Pleasure from food can be seen in the eyes, researchers find

By Caroline SCOTT-THOMAS contact

- Last updated on GMT

The eyes have it: Pleasure response could lead to tastier low-calorie foods
The eyes have it: Pleasure response could lead to tastier low-calorie foods

Related tags: Dopamine

The pleasure derived from eating certain foods may be seen in the eyes – a finding that could help food scientists develop tasty foods that without the ‘side effect’ of excessive calories, according to a small study published in the journal Obesity.

The research team – led by associate professor Jennifer Nasser from Drexel University’s department of nutrition sciences in Philadelphia – used electroretinography (ERG) to measure dopamine in the retina in response to food stimulus. Retinal dopamine is normally released when the optical nerve responds to light, while release of dopamine in the brain is associated with expectation of reward.

Nasser said that experts usually thought of the two responses as quite separate, but when her team gave study participants 5 g of chocolate brownie in conjunction with light stimulus, the retinal dopamine release was significantly greater than when participants were given a sip of water with the same light stimulus.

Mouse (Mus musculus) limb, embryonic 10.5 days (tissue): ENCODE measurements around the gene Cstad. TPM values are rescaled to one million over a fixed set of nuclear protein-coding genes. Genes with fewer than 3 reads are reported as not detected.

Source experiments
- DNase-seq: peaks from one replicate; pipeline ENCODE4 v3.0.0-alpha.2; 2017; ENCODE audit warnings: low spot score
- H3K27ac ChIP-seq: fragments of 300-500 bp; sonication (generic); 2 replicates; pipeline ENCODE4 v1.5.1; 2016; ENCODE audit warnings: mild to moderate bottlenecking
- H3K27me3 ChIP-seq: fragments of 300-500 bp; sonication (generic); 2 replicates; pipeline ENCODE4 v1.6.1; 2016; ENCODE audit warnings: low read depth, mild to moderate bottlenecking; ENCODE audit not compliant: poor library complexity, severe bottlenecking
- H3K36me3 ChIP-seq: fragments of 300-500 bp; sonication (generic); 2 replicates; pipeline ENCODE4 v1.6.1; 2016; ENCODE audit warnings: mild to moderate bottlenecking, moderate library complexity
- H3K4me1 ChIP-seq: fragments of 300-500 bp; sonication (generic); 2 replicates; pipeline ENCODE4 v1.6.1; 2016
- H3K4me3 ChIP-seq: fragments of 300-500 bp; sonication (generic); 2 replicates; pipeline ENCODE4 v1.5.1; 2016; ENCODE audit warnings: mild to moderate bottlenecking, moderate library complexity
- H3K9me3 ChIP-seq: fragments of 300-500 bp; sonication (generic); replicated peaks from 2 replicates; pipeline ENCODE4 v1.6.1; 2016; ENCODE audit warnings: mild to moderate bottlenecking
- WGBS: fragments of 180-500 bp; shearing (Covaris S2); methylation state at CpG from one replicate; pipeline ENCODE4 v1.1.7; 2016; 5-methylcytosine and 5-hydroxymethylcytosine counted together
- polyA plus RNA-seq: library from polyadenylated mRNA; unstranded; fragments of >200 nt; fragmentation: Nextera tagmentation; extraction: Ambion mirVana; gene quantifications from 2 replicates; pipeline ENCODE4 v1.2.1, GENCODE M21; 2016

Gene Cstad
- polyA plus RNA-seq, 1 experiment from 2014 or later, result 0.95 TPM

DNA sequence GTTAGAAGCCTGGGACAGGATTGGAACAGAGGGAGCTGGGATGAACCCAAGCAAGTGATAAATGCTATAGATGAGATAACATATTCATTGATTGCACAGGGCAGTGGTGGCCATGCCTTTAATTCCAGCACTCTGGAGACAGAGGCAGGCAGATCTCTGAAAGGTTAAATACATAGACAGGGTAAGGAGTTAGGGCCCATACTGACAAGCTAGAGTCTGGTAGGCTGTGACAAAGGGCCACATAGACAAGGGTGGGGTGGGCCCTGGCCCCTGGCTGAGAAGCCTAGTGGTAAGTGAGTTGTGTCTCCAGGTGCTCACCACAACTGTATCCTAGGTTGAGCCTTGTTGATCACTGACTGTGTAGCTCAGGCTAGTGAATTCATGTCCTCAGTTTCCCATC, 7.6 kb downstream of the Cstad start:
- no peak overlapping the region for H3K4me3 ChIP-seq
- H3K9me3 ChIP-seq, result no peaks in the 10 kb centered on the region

“What makes this so exciting is that the eye’s dopamine system was considered separate from the rest of the brain’s dopamine system,”​ she said. “So most people – and indeed many retinography experts told me this – would say that tasting a food that stimulates the brain’s dopamine system wouldn’t have an effect on the eye’s dopamine system.”

The researchers also found the response was equivalent to the release of dopamine from stimulant drug methylphenidate (Ritalin).

Implications for food R&D

The study was small in scale, with just nine participants, but the researchers said that if the results could be replicated, they could prove a useful tool in the development of healthier foods.

“Food is both a nutrient delivery system and a pleasure delivery system, and a ‘side effect’ is excess calories,” ​Nasser said. “I want to maximize the pleasure and nutritional value of food but minimize the side effects. We need more user-friendly tools to do that.”

ERG is a widely used ophthalmological tool, which is non-invasive, quick, and relatively inexpensive, meaning it could have broad potential food and drink development if the study’s findings are validated. The researchers also said that the technique could help in the development of anti-obesity drugs.

 

Source: Obesity

(2013)Vol. 21, pp. 976-980 doi:10.1002/oby.20101

“Electroretinographic Detection of Human Brain Dopamine Response to Oral Food Stimulation”

Authors: J.A. Nasser, A. Del Parigi, K. Merhige, C. Wolper, A. Geliebter and S.A. Hashim

Related topics: Science

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